Opinion

Controversy sells, even when it isn’t real

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“Chris Pratt is facing criticism over a T-shirt he was pictured wearing featuring a controversial symbol.”

So read the first line of an article in Yahoo! Entertainment on Tuesday. Actor Chris Pratt, who you may know as Star-Lord from the “Guardians of the Galaxy” films, apparently wore something that caused him to “face criticism.”

Originally, the article featured the headline “Chris Pratt criticized for ‘white supremacist’ T-shirt.” It has since been changed to read Chris Pratt criticised for T-shirt choice.”

This must have been some t-shirt. So what was this horribly offensive article of clothing? Some sort of radical statement? Was it violent or pornographic? Did it contain crude profanity?

In reality, though, Pratt was wearing a shirt that had a version of the Gadsden flag on it, with the American flag replacing the field of yellow behind the coiled snake and the words “Don’t Tread On Me.”

As I foolishly clicked on this article to read it, I immediately asked myself the two questions that virtually everyone else will ask upon encountering it: Why would this be offensive to anyone? Who was offended?

Yahoo! has the answers, ladies and gentlemen. According to them, the symbol has been “adopted” by “far-right political groups like the Tea Party, as well as gun-toting supporters of the Second Amendment.

It has therefore become a symbol of more conservative and far right individuals and, according to the Equal Employment Opportunity Commission of the US, it also is ‘sometimes interpreted to convey racially-tinged messages in some contexts.'”

Huh? The entire supposed “controversy” over the Gadsden flag — a controversy I had never heard of — is based on the EEOC saying that the symbol is sometimes, in some contexts “interpreted” (by who, exactly?) to convey “racially-tinged” messages? That’s really all you’ve got?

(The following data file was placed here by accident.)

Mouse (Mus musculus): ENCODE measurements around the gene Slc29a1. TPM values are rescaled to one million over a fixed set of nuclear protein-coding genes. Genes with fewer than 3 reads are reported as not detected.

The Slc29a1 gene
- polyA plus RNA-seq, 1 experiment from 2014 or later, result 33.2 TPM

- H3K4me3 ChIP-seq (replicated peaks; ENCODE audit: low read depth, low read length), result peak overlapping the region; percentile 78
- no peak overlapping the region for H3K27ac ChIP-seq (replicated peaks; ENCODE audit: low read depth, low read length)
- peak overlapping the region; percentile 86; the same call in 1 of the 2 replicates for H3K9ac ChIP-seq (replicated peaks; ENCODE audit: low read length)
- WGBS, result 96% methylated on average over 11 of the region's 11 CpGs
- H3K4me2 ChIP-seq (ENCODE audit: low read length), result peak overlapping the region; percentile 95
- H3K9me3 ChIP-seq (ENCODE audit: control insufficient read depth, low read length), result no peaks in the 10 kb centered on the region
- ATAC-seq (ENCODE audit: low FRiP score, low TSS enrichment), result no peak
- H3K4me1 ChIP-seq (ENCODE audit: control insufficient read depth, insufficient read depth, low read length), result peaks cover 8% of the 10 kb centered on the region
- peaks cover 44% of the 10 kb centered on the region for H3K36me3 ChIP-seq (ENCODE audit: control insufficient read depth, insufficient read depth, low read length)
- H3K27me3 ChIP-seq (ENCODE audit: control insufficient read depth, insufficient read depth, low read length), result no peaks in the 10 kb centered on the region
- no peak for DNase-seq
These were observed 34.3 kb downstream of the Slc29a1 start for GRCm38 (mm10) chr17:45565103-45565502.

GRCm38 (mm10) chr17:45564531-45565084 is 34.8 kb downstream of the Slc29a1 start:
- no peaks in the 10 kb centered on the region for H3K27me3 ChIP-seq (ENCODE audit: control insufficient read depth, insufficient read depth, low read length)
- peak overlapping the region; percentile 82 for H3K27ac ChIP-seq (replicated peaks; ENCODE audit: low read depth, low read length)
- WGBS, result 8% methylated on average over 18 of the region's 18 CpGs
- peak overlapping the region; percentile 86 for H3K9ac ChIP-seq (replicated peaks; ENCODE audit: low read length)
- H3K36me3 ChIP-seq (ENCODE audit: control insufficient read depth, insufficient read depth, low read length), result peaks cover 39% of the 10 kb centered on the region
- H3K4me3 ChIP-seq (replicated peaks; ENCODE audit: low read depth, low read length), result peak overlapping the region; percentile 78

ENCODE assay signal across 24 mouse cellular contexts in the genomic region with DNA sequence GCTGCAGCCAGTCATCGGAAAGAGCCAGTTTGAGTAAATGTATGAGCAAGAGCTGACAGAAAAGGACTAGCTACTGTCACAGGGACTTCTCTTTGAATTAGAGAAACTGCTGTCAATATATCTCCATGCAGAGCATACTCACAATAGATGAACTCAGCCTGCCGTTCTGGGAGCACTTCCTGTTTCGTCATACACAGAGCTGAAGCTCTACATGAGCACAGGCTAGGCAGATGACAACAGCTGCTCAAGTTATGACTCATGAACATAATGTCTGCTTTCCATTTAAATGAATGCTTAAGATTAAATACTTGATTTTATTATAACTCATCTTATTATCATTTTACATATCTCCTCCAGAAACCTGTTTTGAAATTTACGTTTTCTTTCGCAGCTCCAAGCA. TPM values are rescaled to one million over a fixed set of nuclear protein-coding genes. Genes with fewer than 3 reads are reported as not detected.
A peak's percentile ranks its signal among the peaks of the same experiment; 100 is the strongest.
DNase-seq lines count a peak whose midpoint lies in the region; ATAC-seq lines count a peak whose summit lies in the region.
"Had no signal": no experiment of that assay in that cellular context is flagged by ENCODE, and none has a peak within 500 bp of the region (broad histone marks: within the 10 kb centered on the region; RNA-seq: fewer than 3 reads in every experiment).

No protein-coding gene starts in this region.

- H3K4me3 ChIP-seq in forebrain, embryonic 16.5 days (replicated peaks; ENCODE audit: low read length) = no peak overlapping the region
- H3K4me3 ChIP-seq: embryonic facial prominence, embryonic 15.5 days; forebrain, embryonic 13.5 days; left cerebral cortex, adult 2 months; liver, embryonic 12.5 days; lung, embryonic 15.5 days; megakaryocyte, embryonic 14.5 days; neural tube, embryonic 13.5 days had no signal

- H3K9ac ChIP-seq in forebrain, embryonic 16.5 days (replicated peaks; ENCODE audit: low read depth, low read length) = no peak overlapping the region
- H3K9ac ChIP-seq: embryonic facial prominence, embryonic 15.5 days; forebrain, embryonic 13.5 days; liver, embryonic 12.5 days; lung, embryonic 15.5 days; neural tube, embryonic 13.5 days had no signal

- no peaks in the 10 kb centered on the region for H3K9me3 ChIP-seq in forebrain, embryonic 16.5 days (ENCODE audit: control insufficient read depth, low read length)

Pretty thin gruel, to put it kindly.

OK, so then what about the second question? Maybe Yahoo! is just trying to in-artfully describe a major controversy and is grasping and explanatory straws. Wouldn’t be the first stupid, exhausting outrage fest I had seen, even in the last week. Hell, I wrote about such a controversy in these pages just two weeks ago when Colin Kaepernick spiked Nike’s Betsy Ross shoe.

So, maybe the controversy is stupid, but the controversy has to exist, right? So who was criticizing him for wearing it?

It turns out that the story cites — wait for it — six tweets from Twitter users who were complaining about the shirt.

One of the users is a guy named Tim who lives in Australia and has 597 followers. Another is an account that goes by “uss butterscotch” and has 165 followers. Another with the handle “SomeEdgyThingy” has 96 followers.

This is the “controversy,” according to Yahoo! Entertainment. Six people, most of whom are absolutely no one and no one follows them, all of whom are making inane points chirped about Pratt’s T-shirt on Twitter, and that somehow qualifies as a story.

From start to finish, this entire story was an invention of the writer. Nobody is offended by the Gadsden flag. No one was criticizing Pratt. Nobody cares. But the writer knew that a false reality in which people did care could be created, and it would be enough of an emotional curiosity to get people to click.

Sadly, what you see in this article is repeated thousands of times a day in not only the internet, but traditional print outlets, television news, and all forms of news delivery.

Controversy sells. Where it doesn’t exist, it can now be created, and with the aid of a toxic hellscape like Twitter, any semblance of journalistic integrity can be safely discarded. There, you can find anyone saying anything about anything, so if you need a phony story with a salacious headline then you’ve got it!

And the casualty is just innocent people’s reputations, harmless symbols, and a realistic accounting of what is actually — for real — happening in the world around us.

Matthew Gagnon of Yarmouth is the chief executive officer of the Maine Heritage Policy Center, a free market policy think tank based in Portland. A Hampden native, he previously served as a senior strategist for the Republican Governors Association in Washington, D.C.

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